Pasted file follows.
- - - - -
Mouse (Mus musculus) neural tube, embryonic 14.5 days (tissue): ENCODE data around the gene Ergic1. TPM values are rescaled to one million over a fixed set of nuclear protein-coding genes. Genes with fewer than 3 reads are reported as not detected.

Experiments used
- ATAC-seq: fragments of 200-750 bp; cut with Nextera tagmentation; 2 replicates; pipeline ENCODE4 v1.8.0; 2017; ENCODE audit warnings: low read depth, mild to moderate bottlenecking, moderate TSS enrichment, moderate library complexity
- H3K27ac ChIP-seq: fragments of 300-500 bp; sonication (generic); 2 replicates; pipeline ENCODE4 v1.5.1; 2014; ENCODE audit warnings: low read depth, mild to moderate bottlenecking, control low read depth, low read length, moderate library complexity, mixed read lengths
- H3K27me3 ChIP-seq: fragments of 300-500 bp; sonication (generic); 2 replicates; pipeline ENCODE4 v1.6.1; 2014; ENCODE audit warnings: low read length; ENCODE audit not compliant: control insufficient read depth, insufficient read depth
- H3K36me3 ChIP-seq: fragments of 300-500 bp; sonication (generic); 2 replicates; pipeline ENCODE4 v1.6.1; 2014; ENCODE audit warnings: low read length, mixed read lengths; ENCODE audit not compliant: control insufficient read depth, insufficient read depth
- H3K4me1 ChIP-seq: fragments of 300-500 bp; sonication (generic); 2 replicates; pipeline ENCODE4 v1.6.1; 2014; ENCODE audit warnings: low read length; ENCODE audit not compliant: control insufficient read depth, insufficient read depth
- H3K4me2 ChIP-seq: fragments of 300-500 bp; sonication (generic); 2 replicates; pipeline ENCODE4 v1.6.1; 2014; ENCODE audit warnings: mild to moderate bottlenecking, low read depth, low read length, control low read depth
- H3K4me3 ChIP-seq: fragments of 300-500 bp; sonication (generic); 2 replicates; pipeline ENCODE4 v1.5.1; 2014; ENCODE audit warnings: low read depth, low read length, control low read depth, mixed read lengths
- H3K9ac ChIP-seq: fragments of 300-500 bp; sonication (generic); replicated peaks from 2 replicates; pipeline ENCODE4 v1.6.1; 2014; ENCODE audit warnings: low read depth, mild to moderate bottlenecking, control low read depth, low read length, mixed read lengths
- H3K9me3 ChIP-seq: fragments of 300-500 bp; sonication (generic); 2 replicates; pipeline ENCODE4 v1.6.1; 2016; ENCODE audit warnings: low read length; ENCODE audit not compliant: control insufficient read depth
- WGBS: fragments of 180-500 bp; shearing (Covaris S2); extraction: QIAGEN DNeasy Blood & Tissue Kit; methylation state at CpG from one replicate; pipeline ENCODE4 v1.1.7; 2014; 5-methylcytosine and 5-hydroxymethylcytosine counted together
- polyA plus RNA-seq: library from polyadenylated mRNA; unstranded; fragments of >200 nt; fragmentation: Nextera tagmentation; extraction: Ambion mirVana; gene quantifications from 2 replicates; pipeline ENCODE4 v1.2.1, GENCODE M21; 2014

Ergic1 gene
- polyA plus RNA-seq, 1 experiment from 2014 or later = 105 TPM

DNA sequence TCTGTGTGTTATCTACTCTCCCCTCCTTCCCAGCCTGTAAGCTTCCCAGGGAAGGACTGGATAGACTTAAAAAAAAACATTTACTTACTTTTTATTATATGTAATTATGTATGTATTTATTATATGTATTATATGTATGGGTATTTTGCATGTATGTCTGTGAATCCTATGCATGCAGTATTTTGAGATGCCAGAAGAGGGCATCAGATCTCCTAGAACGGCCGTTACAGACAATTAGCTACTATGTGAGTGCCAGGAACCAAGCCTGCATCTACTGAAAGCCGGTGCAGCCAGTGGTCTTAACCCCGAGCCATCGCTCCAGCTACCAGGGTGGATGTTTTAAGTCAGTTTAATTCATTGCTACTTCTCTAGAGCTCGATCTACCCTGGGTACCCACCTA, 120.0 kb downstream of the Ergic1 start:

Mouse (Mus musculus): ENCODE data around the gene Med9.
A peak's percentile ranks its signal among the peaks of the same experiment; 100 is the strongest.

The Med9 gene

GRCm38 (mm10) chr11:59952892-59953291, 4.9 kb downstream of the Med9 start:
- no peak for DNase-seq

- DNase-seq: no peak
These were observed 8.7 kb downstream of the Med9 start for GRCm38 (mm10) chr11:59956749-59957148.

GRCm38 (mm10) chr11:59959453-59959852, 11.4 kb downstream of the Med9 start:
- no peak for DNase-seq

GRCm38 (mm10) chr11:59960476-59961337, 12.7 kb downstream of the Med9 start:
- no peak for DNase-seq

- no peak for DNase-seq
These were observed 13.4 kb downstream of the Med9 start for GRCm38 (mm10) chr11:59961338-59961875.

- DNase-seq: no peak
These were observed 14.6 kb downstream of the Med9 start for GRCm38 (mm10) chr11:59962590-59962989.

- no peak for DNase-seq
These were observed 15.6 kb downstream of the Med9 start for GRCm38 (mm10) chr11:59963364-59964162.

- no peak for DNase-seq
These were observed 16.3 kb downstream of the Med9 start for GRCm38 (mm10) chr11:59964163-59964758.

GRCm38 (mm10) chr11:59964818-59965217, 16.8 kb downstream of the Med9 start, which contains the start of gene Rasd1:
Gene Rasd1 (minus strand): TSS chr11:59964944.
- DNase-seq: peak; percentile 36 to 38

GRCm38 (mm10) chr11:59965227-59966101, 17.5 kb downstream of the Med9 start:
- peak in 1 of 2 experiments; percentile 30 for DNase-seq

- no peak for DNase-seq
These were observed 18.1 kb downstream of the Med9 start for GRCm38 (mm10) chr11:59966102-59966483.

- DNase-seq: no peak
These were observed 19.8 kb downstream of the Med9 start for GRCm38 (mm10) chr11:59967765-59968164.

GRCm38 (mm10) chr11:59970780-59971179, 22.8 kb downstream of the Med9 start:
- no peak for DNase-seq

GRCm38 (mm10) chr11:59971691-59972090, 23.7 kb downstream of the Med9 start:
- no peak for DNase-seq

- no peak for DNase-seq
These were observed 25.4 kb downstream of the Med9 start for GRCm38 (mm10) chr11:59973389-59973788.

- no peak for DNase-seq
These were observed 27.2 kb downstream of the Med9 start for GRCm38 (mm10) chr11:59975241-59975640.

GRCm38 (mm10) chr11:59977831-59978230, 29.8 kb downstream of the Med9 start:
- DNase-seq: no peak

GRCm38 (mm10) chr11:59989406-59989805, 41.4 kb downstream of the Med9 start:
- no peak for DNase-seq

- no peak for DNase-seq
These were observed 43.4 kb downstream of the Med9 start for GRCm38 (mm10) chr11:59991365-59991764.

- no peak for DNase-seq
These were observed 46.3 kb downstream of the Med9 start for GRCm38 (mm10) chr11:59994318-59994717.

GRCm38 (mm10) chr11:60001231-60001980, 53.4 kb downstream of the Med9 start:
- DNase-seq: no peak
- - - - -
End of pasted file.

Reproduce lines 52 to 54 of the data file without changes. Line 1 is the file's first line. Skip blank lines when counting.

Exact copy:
These were observed 27.2 kb downstream of the Med9 start for GRCm38 (mm10) chr11:59975241-59975640.

GRCm38 (mm10) chr11:59977831-59978230, 29.8 kb downstream of the Med9 start:
- DNase-seq: no peak